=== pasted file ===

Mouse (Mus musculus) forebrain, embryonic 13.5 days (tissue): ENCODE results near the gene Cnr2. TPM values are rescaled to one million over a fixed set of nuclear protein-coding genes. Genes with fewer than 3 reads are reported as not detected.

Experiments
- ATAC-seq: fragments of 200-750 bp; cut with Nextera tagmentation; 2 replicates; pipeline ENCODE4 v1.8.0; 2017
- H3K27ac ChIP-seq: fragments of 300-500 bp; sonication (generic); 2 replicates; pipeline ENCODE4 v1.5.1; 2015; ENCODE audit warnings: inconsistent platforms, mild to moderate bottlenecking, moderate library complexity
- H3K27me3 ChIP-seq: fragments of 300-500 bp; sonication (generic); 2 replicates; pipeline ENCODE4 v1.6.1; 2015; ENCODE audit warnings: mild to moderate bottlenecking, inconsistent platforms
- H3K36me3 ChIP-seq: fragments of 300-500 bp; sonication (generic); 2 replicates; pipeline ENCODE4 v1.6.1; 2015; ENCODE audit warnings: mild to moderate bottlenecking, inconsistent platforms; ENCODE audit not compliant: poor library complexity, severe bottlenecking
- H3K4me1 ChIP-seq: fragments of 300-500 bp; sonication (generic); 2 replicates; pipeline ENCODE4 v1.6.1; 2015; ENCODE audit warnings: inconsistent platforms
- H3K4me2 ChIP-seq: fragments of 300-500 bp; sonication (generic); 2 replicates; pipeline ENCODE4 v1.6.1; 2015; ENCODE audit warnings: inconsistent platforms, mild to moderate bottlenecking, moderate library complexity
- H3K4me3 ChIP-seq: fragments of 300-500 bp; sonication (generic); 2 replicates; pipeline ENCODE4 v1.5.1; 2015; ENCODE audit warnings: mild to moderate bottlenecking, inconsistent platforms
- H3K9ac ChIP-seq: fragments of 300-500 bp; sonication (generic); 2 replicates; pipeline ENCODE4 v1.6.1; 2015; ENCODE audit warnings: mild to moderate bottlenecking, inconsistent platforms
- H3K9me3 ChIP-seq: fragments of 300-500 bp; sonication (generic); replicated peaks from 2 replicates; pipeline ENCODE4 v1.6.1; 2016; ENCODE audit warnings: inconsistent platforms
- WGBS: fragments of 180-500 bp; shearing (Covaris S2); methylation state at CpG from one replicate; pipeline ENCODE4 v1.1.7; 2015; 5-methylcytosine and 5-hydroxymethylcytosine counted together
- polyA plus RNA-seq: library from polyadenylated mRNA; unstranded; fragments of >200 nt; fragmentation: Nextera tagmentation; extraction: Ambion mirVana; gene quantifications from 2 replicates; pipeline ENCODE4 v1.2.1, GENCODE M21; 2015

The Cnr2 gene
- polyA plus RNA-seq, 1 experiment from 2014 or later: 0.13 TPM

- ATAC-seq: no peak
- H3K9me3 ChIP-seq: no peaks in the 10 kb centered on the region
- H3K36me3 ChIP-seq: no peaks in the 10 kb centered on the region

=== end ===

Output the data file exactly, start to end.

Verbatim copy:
Mouse (Mus musculus) forebrain, embryonic 13.5 days (tissue): ENCODE results near the gene Cnr2. TPM values are rescaled to one million over a fixed set of nuclear protein-coding genes. Genes with fewer than 3 reads are reported as not detected.

Experiments
- ATAC-seq: fragments of 200-750 bp; cut with Nextera tagmentation; 2 replicates; pipeline ENCODE4 v1.8.0; 2017
- H3K27ac ChIP-seq: fragments of 300-500 bp; sonication (generic); 2 replicates; pipeline ENCODE4 v1.5.1; 2015; ENCODE audit warnings: inconsistent platforms, mild to moderate bottlenecking, moderate library complexity
- H3K27me3 ChIP-seq: fragments of 300-500 bp; sonication (generic); 2 replicates; pipeline ENCODE4 v1.6.1; 2015; ENCODE audit warnings: mild to moderate bottlenecking, inconsistent platforms
- H3K36me3 ChIP-seq: fragments of 300-500 bp; sonication (generic); 2 replicates; pipeline ENCODE4 v1.6.1; 2015; ENCODE audit warnings: mild to moderate bottlenecking, inconsistent platforms; ENCODE audit not compliant: poor library complexity, severe bottlenecking
- H3K4me1 ChIP-seq: fragments of 300-500 bp; sonication (generic); 2 replicates; pipeline ENCODE4 v1.6.1; 2015; ENCODE audit warnings: inconsistent platforms
- H3K4me2 ChIP-seq: fragments of 300-500 bp; sonication (generic); 2 replicates; pipeline ENCODE4 v1.6.1; 2015; ENCODE audit warnings: inconsistent platforms, mild to moderate bottlenecking, moderate library complexity
- H3K4me3 ChIP-seq: fragments of 300-500 bp; sonication (generic); 2 replicates; pipeline ENCODE4 v1.5.1; 2015; ENCODE audit warnings: mild to moderate bottlenecking, inconsistent platforms
- H3K9ac ChIP-seq: fragments of 300-500 bp; sonication (generic); 2 replicates; pipeline ENCODE4 v1.6.1; 2015; ENCODE audit warnings: mild to moderate bottlenecking, inconsistent platforms
- H3K9me3 ChIP-seq: fragments of 300-500 bp; sonication (generic); replicated peaks from 2 replicates; pipeline ENCODE4 v1.6.1; 2016; ENCODE audit warnings: inconsistent platforms
- WGBS: fragments of 180-500 bp; shearing (Covaris S2); methylation state at CpG from one replicate; pipeline ENCODE4 v1.1.7; 2015; 5-methylcytosine and 5-hydroxymethylcytosine counted together
- polyA plus RNA-seq: library from polyadenylated mRNA; unstranded; fragments of >200 nt; fragmentation: Nextera tagmentation; extraction: Ambion mirVana; gene quantifications from 2 replicates; pipeline ENCODE4 v1.2.1, GENCODE M21; 2015

The Cnr2 gene
- polyA plus RNA-seq, 1 experiment from 2014 or later: 0.13 TPM

- ATAC-seq: no peak
- H3K9me3 ChIP-seq: no peaks in the 10 kb centered on the region
- H3K36me3 ChIP-seq: no peaks in the 10 kb centered on the region